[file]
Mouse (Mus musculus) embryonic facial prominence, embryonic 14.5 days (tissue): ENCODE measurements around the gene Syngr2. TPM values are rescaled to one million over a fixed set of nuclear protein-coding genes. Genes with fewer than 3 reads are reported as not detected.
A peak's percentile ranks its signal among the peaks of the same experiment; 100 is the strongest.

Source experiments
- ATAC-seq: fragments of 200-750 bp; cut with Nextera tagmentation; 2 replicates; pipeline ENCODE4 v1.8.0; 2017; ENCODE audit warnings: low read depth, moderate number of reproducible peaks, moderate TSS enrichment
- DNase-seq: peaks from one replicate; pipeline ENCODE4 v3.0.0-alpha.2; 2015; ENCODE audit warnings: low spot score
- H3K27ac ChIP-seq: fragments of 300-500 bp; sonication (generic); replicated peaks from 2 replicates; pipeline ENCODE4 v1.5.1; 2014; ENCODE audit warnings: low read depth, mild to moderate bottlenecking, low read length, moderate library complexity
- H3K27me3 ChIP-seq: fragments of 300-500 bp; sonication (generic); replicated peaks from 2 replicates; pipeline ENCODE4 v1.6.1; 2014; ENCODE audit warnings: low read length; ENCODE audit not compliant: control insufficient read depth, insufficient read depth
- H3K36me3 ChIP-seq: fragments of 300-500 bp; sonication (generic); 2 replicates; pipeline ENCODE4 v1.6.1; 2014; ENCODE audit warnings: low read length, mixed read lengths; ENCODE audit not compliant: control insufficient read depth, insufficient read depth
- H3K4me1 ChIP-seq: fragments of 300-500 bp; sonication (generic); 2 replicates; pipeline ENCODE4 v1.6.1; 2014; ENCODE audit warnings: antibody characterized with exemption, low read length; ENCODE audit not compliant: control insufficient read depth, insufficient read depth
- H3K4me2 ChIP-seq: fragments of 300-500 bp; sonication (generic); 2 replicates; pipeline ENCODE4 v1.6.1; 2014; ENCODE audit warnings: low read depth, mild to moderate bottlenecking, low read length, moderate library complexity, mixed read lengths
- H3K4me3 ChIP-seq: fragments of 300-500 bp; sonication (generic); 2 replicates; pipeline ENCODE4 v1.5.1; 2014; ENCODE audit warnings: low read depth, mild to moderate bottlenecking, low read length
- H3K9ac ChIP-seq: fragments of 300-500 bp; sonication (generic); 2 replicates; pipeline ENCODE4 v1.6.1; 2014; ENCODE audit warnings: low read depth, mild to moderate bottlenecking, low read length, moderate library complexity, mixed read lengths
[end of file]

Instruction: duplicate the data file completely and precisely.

Mouse (Mus musculus) embryonic facial prominence, embryonic 14.5 days (tissue): ENCODE measurements around the gene Syngr2. TPM values are rescaled to one million over a fixed set of nuclear protein-coding genes. Genes with fewer than 3 reads are reported as not detected.
A peak's percentile ranks its signal among the peaks of the same experiment; 100 is the strongest.

Source experiments
- ATAC-seq: fragments of 200-750 bp; cut with Nextera tagmentation; 2 replicates; pipeline ENCODE4 v1.8.0; 2017; ENCODE audit warnings: low read depth, moderate number of reproducible peaks, moderate TSS enrichment
- DNase-seq: peaks from one replicate; pipeline ENCODE4 v3.0.0-alpha.2; 2015; ENCODE audit warnings: low spot score
- H3K27ac ChIP-seq: fragments of 300-500 bp; sonication (generic); replicated peaks from 2 replicates; pipeline ENCODE4 v1.5.1; 2014; ENCODE audit warnings: low read depth, mild to moderate bottlenecking, low read length, moderate library complexity
- H3K27me3 ChIP-seq: fragments of 300-500 bp; sonication (generic); replicated peaks from 2 replicates; pipeline ENCODE4 v1.6.1; 2014; ENCODE audit warnings: low read length; ENCODE audit not compliant: control insufficient read depth, insufficient read depth
- H3K36me3 ChIP-seq: fragments of 300-500 bp; sonication (generic); 2 replicates; pipeline ENCODE4 v1.6.1; 2014; ENCODE audit warnings: low read length, mixed read lengths; ENCODE audit not compliant: control insufficient read depth, insufficient read depth
- H3K4me1 ChIP-seq: fragments of 300-500 bp; sonication (generic); 2 replicates; pipeline ENCODE4 v1.6.1; 2014; ENCODE audit warnings: antibody characterized with exemption, low read length; ENCODE audit not compliant: control insufficient read depth, insufficient read depth
- H3K4me2 ChIP-seq: fragments of 300-500 bp; sonication (generic); 2 replicates; pipeline ENCODE4 v1.6.1; 2014; ENCODE audit warnings: low read depth, mild to moderate bottlenecking, low read length, moderate library complexity, mixed read lengths
- H3K4me3 ChIP-seq: fragments of 300-500 bp; sonication (generic); 2 replicates; pipeline ENCODE4 v1.5.1; 2014; ENCODE audit warnings: low read depth, mild to moderate bottlenecking, low read length
- H3K9ac ChIP-seq: fragments of 300-500 bp; sonication (generic); 2 replicates; pipeline ENCODE4 v1.6.1; 2014; ENCODE audit warnings: low read depth, mild to moderate bottlenecking, low read length, moderate library complexity, mixed read lengths